Though neither Dr. Fleming’s speech nor Professor Kopff’s nor mine seemed to register with Human Events, Mr. Scully did refer to Mr. Gottfried as what he called a “pockets-of-virtue man”—i.e., one who thinks it’s impossible to recapture the culture or the country and merely advocates retreat to backwaters like Altoona. As it happens, that is the direct opposite of what Mr. Gottfried advocated. The line Mr. Scully drew between “conservatives who aim to ‘recapture the culture’ and those resigned to finding little ‘pockets of virtue’ within it” actually excluded, concealed, and (again) missed the point of the most significant parts of the conference. In Mr. Scully’s view, the real hero of the weekend was—guess who?—Bill Kristol, whose reasoned argument that Dan Quayle was right all along was invigorated by his sense, “as with the Soviets in the early Eighties, of a hollowness at the center.” In Mr. Kristol’s view, you see, the dominance of the cultural left in the United States is about to collapse like the Kremlin state. Once more, we’ve got ’em on the run.

The true line of division at the American Cause conference had nothing to do with “pockets of virtue” or “recapturing the culture.” Everyone, including Mr. Kristol, wanted to accomplish the latter; what they differed on was the tactic by which that can be accomplished and exactly what it is that ought to be recaptured. To the conservative mind, as represented by the reports of National Review and Human Events, the cultural, social, and political structure of the United States is essentially healthy and needs to be conserved. Hence, there’s no need for radicalism; we just have to sit back and wait for Bill and Hillary to catch up on what the Atlantic‘s been publishing, for Murphy Brown to get married and the lavender lobby to abandon politics and open a florist’s shop. In the meantime, we should meet the repression, exploitation, lies, smears, and calculated cultural destruction of the left with “reasoned arguments” about family values, global democracy, enterprise zones, and Martin Luther King as a conservative icon. Conservatism thus becomes a counsel of inaction, passivity, infantilistic optimism, and banality.

To the warped minds of Chronicles editors and writers, however, the future is not so bright. “Reasoned argument” won’t work with the enemies of Middle America because those enemies don’t care about reason. They care about power and using power to advance themselves by subverting American beliefs and institutions. The only way to dislodge them and their power is through countervailing power, which is why Gramsci has more to teach us than Dan Quayle. And the only way to mobilize that countervailing power is to organize the normal people of the nation who come from places like Altoona and Salt Lake City and who gobble down entire buckets of Nilla Wafer pie every day, to engender in them a common consciousness of how they are losing their country, their culture, their wealth, and their political power, and to design and popularize a strategy by which they can do something about it.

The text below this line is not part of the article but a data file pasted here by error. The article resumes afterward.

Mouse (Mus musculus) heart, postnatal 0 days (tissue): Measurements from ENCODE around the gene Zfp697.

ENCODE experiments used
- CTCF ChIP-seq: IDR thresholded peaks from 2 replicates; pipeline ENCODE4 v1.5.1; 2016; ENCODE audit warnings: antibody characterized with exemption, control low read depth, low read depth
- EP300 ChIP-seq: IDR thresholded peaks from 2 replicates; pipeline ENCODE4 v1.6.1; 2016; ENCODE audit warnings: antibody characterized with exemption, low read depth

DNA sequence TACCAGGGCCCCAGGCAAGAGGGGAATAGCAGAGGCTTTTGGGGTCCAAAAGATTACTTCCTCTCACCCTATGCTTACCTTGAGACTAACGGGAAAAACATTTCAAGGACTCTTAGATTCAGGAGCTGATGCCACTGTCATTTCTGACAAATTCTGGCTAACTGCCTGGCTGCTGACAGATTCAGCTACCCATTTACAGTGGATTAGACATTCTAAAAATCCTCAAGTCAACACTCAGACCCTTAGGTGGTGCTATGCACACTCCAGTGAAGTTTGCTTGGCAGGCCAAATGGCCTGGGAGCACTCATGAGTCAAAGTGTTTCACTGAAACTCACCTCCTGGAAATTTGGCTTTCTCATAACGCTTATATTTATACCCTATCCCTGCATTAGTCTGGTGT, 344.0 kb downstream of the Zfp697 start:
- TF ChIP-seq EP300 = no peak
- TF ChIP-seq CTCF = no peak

And that, of course, is the reason why Mr. Scully and his editors felt it necessary to put a few cultural miles between themselves and the Middle Americans who attended the conference. If everything is as OK as National Review and Human Events think, there’s no reason to have Middle Americans around at all, and there is in fact some danger in letting them loose in Washington. The folks over at the Style section and the New Republic might see them and try to make out that we of the Stupid Party are just like them, and then they’d be caricaturing National Review as well. How can we at National Review, Human Events, and other strategic centers of the Stupid Party enjoy reasoned argument with the cultural elite if the cultural elite thinks we too cat Nilla Wafer pie and wear funny hats?

The real significance of the American Cause conference was that it showed that there exists at least a nucleus for a Middle American counterrevolutionary force, outside the Republican Party and outside the whole incestuous, complacent, and outright crooked ranks of the mainstream conservative movement. If Mr. Buchanan is smart (which he is), he’ll build this nucleus into a broadbased, independent social and political movement, and he’ll leave the Uptown Right and the Stupid Party to hold all the reasoned arguments they want with the enemies of American culture.